Friday, December 25, 2015

Smoked Salmon Appetizers



The "sign-up list" at my place of employment was for Christmas "finger food." It was strategically and psychologically situated at the time clock.

The day before the "feast," I worked the late shift, so that precluded nothing complicated that involved turning on an oven.

So I whipped up this non-cooked recipe. It was a snap to put together just before I left for work. It had a festive "catered" look. More importantly, it was gobbled up.

I was able to purchase the smoked salmon (lox) at a sale price. One has an option for the cheese. I used President brand "rondele." One could, of course, use a Boursin cheese or herb-flavored cream cheese. It basically depends on one's budget.

  • 3, 3-ounce packages smoked salmon
  • 2, 8-ounce containers garlic and herb spreadable cheese, room temperature
  • 20 Party Jewish Rye squares
  • 1/2 English cucumber, sliced into 20 thin slices
  • Red onion, thinly sliced
  • Dill for garnish
  • Smoked paprika (optional) 

Lay out the rye squares on a foil-lined sheet pan. Pipe (or spoon) softened cheese on each square. Be generous. Angle a cucumber slice onto one side of the cheese so it "sticks." Layer slices and bits of salmon onto the cheese. Tuck in pieces of thin-sliced red onion under the salmon. Sprinkle very lightly with smoked paprika, if using. Garnish with fronds of dill. Chill before serving to firm everything up. Remove to a serving platter or leave on foil-lined pan.

Serve and watch them disappear.









Thursday, December 17, 2015

Black Walnuts, Candied Cherries, with Irish Whiskey



Black walnuts have always been a favored part of my heart. My maternal grandparents had huge trees that surrounded their Indiana home. My grandpa would throw the green-encased nuts on the driveway and run over them with his blue GMC truck to crack them open. Yum.

Growing up, I also remember a wonderful black walnut ice cream under the name of Sealtest.

Anyway ... Time passes on.

It's Christmas.

For some reason, I have had black walnuts on my mind. Candied red cherries. Irish whiskey. And Soda Bread.

I thought I would put them all together for a kind of Christmas Bread.

Wrong.

Once I marinated the black walnuts and candied cherries in the whiskey ... I could not stop eating the nutty, sweet-sopping result ...



What to do?

I do not know.

This essence needs to be a side on its own ... for rich, dark chocolate cake and whipped cream ... or ice cream... Better yet, serve a rich brownie with a scoop of ice cream and then topped with the mixture!


  • 2 ounces chopped black walnuts
  • 4 ounces whole candied cherries, snipped with kitchen shears or cut into pieces
  • 50 ml Jameson Irish Whiskey (one of those tiny bottles)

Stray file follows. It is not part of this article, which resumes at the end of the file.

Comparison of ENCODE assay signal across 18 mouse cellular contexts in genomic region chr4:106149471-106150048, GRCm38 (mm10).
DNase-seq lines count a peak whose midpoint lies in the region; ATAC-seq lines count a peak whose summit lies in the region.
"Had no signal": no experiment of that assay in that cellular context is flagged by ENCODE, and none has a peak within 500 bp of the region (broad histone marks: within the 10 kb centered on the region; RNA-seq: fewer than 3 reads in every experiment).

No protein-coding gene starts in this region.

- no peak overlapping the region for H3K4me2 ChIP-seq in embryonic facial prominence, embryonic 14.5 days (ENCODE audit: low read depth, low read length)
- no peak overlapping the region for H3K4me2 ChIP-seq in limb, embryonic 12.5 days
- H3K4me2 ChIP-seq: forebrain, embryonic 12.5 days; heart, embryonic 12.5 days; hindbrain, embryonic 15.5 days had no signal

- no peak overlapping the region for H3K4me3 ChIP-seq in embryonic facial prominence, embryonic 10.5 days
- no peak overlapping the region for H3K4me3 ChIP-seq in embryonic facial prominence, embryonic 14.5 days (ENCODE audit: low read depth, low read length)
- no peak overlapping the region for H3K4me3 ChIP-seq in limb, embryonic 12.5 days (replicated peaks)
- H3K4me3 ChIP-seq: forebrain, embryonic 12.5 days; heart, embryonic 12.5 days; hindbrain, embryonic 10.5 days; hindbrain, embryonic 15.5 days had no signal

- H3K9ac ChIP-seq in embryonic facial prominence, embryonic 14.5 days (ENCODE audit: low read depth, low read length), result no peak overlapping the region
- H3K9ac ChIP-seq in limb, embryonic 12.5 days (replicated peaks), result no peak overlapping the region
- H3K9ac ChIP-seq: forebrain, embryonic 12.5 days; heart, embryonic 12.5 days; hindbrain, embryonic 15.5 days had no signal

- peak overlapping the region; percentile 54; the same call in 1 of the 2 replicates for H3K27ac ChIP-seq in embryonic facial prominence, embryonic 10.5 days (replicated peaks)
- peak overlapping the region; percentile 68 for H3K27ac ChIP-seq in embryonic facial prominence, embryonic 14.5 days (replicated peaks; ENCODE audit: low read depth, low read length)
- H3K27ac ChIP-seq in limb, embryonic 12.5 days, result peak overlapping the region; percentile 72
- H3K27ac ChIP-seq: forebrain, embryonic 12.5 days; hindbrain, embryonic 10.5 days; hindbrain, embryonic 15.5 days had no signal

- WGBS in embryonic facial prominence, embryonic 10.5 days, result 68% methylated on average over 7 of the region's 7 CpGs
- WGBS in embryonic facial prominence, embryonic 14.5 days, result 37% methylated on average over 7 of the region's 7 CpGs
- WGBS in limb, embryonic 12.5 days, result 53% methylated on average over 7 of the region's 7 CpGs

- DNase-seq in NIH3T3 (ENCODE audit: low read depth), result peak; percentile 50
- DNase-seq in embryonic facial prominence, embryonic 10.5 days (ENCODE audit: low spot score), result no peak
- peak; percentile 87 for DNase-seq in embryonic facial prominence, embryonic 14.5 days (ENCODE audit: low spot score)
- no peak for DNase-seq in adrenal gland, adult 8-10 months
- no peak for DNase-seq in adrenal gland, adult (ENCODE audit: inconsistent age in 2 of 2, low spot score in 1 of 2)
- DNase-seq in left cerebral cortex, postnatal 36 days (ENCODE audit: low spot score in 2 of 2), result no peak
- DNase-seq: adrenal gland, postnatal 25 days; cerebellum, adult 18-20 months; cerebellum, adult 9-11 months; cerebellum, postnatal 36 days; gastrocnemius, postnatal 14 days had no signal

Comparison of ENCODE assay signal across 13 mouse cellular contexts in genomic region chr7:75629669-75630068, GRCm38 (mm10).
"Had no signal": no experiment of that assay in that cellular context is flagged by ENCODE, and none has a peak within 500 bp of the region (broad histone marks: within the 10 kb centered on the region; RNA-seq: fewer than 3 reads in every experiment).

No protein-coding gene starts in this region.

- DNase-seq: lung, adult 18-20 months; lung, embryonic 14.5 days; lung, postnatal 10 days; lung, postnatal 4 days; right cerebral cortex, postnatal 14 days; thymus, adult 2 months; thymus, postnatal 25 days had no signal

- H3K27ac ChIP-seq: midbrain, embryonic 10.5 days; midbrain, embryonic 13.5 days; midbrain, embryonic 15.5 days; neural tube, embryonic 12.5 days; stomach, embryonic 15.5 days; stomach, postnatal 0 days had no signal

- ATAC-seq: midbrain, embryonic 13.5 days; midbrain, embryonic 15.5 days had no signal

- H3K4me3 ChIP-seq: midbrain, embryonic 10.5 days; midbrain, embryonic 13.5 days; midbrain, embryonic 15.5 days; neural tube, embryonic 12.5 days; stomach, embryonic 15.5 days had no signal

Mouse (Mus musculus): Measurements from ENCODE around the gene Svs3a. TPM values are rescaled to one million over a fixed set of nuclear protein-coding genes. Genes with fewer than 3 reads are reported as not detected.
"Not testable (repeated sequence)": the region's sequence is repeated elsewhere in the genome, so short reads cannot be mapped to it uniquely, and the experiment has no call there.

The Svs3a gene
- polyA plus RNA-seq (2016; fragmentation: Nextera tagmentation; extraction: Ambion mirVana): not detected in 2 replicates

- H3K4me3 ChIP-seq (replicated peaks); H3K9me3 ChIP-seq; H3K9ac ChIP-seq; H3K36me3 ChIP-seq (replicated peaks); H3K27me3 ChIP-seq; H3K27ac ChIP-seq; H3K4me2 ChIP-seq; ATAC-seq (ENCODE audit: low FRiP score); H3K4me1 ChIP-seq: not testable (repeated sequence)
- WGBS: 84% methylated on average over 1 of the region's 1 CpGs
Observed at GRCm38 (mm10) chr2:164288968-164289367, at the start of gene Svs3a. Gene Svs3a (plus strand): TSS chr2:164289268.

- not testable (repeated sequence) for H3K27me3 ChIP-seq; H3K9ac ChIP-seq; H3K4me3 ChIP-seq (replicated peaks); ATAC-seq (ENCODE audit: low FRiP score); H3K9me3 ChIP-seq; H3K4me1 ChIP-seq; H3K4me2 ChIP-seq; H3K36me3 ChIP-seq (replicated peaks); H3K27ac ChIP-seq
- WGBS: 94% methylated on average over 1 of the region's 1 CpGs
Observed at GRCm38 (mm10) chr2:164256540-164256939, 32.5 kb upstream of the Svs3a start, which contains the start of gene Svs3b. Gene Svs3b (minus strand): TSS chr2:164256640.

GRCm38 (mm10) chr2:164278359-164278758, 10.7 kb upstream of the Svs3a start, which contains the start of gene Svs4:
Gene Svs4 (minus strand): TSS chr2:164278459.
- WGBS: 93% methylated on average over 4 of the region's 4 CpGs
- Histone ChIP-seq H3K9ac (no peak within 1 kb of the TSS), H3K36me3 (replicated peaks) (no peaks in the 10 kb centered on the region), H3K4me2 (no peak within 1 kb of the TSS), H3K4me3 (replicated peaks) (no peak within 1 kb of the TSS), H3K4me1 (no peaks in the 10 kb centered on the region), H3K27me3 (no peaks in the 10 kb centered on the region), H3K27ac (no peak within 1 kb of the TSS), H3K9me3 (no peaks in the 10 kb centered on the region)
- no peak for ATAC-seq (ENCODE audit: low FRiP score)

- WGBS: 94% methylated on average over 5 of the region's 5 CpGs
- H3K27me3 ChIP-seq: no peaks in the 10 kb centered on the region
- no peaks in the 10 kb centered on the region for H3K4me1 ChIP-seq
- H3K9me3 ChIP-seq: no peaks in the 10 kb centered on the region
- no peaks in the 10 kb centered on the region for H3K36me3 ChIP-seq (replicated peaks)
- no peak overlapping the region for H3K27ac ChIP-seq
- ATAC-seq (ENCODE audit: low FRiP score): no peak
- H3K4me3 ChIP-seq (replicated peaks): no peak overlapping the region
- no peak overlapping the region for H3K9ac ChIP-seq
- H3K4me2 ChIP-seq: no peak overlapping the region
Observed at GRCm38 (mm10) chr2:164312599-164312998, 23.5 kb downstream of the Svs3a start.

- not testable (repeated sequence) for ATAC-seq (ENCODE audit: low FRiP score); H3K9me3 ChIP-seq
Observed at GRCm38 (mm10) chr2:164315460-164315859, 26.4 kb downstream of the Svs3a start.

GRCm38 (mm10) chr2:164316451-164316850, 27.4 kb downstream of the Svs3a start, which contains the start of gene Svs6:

Mix all ingredients in a small bowl and cover for several hours or until most of the whiskey has been absorbed. Stir every-so-often.










Wednesday, November 11, 2015

Apple Rosemary Muffins with Almond and Lemon




These were little pillows of heaven. Light. Airy. Super easy to put together. Because I didn't have vanilla extract, I used almond extract, instead. Smart move. Lots of tastes going on here, but none overpowering. They all work together. Would I add the rosemary next time? Perhaps, but only if I had it on hand.

I used White Lily self-rising flour. It is readily available here in the South. Basically, it's cake flour, but it gives the most delicate crumb to cakes and muffins such as these.

I will probably tweak this recipe a bit more. But I thought it good enough to post.



  • 1 cup plus 2 tablespoons White Lily Self-Rising flour
  • 1/4 cup white sugar
  • 1 tablespoon finely minced, fresh rosemary
  • 1/4 teaspoon (several grates) lemon zest
  • 1/4 teaspoon apple-pie spice
  • 1/4 cup melted margarine
  • 1/2 cup buttermilk
  • 1 egg
  • 1/4 teaspoon almond extract
  • 1 average-sized apple, peeled and cut into a 1/4-inch dice (115 g) 
  • (If using all-purpose flour, use one cup, 1/8 teaspoon salt, 1 teaspoon baking powder.)

Pre-heat oven to 350 degrees F.

Butter six muffin tins.

Combine dry ingredients in a small bowl. Mix wet ingredients in another bowl and gently pour into the dry ingredients. Mix just until moistened. Fold in the diced apples.

Fill muffin tins to the top. Bake for about 20-25 minutes or until the tops begin to turn golden brown and they easily pull away from the sides. Remove gently and place upside-down on wire rack to cool a bit. Best served warm, with butter.






 




Monday, November 9, 2015

Walnut Pie. With or Without Booze.



I have never been a fan of pecan pie. I find them overly-sweet. And all that Karo syrup kind of grosses me out.

So when my department boss brought me a piece of walnut pie his wife had made, I was a bit nervous and hoped my disappointed expression would not be too obvious when I hesitantly ate my first forkful.